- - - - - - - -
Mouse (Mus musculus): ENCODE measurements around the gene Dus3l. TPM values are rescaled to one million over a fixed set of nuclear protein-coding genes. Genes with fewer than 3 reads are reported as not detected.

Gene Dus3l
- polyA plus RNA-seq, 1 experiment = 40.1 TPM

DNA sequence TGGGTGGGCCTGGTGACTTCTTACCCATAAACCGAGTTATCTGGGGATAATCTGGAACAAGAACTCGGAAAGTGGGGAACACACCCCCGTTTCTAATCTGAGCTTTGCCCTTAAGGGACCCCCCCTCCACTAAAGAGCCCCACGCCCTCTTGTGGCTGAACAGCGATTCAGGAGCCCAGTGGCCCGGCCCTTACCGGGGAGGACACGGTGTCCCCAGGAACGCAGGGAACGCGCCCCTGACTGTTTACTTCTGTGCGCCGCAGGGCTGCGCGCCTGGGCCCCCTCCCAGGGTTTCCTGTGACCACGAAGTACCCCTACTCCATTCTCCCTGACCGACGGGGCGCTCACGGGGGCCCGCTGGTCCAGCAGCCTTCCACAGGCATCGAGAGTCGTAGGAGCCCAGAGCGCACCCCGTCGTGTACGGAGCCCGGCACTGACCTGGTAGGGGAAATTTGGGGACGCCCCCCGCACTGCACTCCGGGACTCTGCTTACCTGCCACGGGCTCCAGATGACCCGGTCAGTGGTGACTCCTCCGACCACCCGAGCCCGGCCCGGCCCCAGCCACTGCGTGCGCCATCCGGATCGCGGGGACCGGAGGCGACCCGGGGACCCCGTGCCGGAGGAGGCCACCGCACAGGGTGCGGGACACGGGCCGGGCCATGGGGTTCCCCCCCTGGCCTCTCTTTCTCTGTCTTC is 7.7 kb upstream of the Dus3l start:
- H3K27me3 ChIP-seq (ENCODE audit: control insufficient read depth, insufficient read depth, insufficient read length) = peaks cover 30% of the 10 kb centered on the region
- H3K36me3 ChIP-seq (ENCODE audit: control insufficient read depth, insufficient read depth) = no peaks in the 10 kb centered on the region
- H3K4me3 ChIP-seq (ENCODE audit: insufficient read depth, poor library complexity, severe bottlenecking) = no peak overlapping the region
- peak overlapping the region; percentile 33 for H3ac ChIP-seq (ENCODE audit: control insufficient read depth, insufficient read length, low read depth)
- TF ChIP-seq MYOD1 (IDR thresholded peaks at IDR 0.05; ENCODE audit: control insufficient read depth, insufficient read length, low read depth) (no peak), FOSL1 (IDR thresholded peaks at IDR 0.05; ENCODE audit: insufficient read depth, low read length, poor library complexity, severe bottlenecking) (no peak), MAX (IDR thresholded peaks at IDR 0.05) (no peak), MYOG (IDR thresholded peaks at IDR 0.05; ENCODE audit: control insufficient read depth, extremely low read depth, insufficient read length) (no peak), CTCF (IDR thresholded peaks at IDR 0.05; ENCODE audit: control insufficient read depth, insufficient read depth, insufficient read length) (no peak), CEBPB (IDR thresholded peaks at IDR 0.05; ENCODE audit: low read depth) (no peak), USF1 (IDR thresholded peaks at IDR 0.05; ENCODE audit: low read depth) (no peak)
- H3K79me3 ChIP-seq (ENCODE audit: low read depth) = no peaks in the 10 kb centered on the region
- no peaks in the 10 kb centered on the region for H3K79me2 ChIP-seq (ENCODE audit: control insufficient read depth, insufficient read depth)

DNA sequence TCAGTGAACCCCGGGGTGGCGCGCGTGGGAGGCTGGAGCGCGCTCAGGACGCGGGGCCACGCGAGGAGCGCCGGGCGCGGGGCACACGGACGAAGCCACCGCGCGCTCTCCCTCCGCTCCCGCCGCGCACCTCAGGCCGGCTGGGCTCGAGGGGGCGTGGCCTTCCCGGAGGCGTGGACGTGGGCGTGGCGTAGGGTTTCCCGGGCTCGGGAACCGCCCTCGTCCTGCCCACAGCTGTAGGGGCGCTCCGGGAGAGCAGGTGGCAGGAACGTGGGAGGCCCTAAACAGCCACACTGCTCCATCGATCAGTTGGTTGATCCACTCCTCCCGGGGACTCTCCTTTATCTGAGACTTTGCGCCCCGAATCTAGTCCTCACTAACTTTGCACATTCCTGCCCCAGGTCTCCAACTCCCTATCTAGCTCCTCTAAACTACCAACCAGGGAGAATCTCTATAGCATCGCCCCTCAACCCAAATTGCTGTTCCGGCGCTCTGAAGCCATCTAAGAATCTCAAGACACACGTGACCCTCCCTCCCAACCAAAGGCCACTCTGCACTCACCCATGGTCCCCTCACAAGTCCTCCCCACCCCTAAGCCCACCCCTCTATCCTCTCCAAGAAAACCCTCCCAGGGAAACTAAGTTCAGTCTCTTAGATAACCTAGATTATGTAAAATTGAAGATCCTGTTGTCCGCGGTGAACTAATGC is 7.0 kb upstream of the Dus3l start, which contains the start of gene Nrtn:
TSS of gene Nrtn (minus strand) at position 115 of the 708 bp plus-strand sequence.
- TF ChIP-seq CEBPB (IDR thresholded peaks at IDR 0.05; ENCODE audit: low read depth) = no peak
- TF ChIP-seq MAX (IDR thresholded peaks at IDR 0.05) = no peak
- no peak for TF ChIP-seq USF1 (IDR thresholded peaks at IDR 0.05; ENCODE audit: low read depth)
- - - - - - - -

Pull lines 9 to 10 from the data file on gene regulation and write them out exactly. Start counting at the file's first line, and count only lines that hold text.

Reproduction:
- TF ChIP-seq MYOD1 (IDR thresholded peaks at IDR 0.05; ENCODE audit: control insufficient read depth, insufficient read length, low read depth) (no peak), FOSL1 (IDR thresholded peaks at IDR 0.05; ENCODE audit: insufficient read depth, low read length, poor library complexity, severe bottlenecking) (no peak), MAX (IDR thresholded peaks at IDR 0.05) (no peak), MYOG (IDR thresholded peaks at IDR 0.05; ENCODE audit: control insufficient read depth, extremely low read depth, insufficient read length) (no peak), CTCF (IDR thresholded peaks at IDR 0.05; ENCODE audit: control insufficient read depth, insufficient read depth, insufficient read length) (no peak), CEBPB (IDR thresholded peaks at IDR 0.05; ENCODE audit: low read depth) (no peak), USF1 (IDR thresholded peaks at IDR 0.05; ENCODE audit: low read depth) (no peak)
- H3K79me3 ChIP-seq (ENCODE audit: low read depth) = no peaks in the 10 kb centered on the region